Students audition in late January or early February every year. This past year, approximately 300 middle school students in total auditioned and 250 high school students. Due to balance of sounds and voices that an orchestra band needs, there are limited seats for each instrument. For example, there may only be 20 clarinets per band.

On an early saturday morning, students wake up to go to the school that volunteered to host auditions. This past year, the school that hosted auditions was Mardela High School and I’m told that they will also host again for the 2017 auditions. At auditions, there are 2 or 3 judges that are assigned to one of the two bands, and then to a particular instrument. Each group of judges are in a classroom, placed behind curtains to ensure that the judge will not know who the student is and therefore cannot judge with bias.

Students must play one solo piece if they are auditioning for junior band and those auditioning for senior band must play two solo pieces. All solo pieces that must be performed are released and suggested to be handed out to interested band students as early as October 1st for that school year in able to be prepared for their audition. Wind-instrument students must also memorize 7 (for Junior) or 9 scales (for Senior) that they will be asked to play two of at auditions- that are randomly selected- along with the chromatic scale. Percussion students, comparable to scales, are tested on a special set of skills that they must demonstrate along with one or two prepared solo pieces.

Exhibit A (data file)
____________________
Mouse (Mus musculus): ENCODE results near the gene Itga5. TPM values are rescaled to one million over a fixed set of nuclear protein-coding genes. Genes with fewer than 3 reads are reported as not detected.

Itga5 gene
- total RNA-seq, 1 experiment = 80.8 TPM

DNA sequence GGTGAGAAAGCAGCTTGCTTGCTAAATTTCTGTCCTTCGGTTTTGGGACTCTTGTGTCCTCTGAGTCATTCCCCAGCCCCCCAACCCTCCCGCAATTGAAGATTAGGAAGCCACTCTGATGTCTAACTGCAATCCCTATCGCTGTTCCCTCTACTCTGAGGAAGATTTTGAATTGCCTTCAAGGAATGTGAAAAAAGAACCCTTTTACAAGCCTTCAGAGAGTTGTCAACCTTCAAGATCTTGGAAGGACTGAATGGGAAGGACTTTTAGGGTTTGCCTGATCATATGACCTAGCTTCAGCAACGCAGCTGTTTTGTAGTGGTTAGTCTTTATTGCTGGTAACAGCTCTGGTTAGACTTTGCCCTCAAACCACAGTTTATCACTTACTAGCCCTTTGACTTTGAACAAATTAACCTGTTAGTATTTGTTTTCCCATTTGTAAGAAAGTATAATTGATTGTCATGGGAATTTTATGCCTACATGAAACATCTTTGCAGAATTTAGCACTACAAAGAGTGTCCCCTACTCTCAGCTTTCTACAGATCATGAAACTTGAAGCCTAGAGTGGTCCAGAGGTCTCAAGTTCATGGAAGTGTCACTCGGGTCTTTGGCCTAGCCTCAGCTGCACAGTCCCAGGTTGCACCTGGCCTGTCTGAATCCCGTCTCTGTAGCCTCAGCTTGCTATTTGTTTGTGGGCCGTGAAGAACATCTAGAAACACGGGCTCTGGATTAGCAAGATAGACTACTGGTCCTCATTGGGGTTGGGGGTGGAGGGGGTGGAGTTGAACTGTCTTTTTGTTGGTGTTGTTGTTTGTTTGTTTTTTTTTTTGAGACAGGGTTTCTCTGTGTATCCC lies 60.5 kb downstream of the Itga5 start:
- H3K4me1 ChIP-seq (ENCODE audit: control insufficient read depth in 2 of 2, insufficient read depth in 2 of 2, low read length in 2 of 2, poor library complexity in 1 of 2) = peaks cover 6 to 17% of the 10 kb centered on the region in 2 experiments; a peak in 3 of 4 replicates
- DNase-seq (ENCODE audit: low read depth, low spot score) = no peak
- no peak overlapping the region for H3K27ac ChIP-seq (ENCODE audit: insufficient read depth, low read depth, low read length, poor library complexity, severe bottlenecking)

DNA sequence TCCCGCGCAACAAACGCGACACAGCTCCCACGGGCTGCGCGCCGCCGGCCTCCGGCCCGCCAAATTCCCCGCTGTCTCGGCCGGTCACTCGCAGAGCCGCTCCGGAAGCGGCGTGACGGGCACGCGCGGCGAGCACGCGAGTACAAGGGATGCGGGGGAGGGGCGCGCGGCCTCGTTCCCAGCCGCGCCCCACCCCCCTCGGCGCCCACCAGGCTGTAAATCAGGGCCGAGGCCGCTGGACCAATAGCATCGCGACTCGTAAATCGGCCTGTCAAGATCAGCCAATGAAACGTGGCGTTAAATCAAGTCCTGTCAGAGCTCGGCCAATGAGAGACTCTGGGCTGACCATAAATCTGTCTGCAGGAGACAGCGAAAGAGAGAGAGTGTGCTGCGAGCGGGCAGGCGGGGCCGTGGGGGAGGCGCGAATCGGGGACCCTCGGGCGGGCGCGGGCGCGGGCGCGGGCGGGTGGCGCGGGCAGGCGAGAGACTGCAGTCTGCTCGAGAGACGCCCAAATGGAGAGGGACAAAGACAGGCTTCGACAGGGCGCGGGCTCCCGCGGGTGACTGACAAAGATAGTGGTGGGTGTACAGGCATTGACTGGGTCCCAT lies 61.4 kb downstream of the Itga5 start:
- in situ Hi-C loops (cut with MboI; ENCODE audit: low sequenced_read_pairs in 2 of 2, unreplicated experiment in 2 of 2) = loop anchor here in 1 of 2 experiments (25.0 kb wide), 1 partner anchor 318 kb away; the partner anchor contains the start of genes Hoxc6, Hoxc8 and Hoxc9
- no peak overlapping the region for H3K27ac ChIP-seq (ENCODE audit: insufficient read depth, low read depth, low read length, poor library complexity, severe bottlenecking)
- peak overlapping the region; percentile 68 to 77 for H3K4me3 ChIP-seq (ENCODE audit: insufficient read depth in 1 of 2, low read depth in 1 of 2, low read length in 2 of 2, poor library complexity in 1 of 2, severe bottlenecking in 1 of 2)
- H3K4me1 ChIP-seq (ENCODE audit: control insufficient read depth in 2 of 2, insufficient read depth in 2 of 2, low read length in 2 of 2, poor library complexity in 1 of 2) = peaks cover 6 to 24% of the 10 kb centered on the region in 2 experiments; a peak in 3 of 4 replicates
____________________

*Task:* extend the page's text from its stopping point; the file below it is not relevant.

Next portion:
If a student is accepted, that student is handed a brand new, beautiful B&B Music Store folder. (Side note: B&B Music is located in Camden, Delaware and has always been a large supporter of ESBDA and when ESBDA had problems with coming up with folders for distribution, B&B stepped up to provide all of their folders.) On this folder in the top right-hand side will be a sticker that says their instrument’s part (usually 1, 2, or 3), seat placement, the band (Junior or Senior), and the year. For example, the sticker on my folder this year said “Clarinet 2 Seat 9 Senior All Shore Band 2016”. For the past 4 years that I’ve been in All-Shore, I’ve kept all my folders like they’re trophies and I hang them up on my bedroom wall.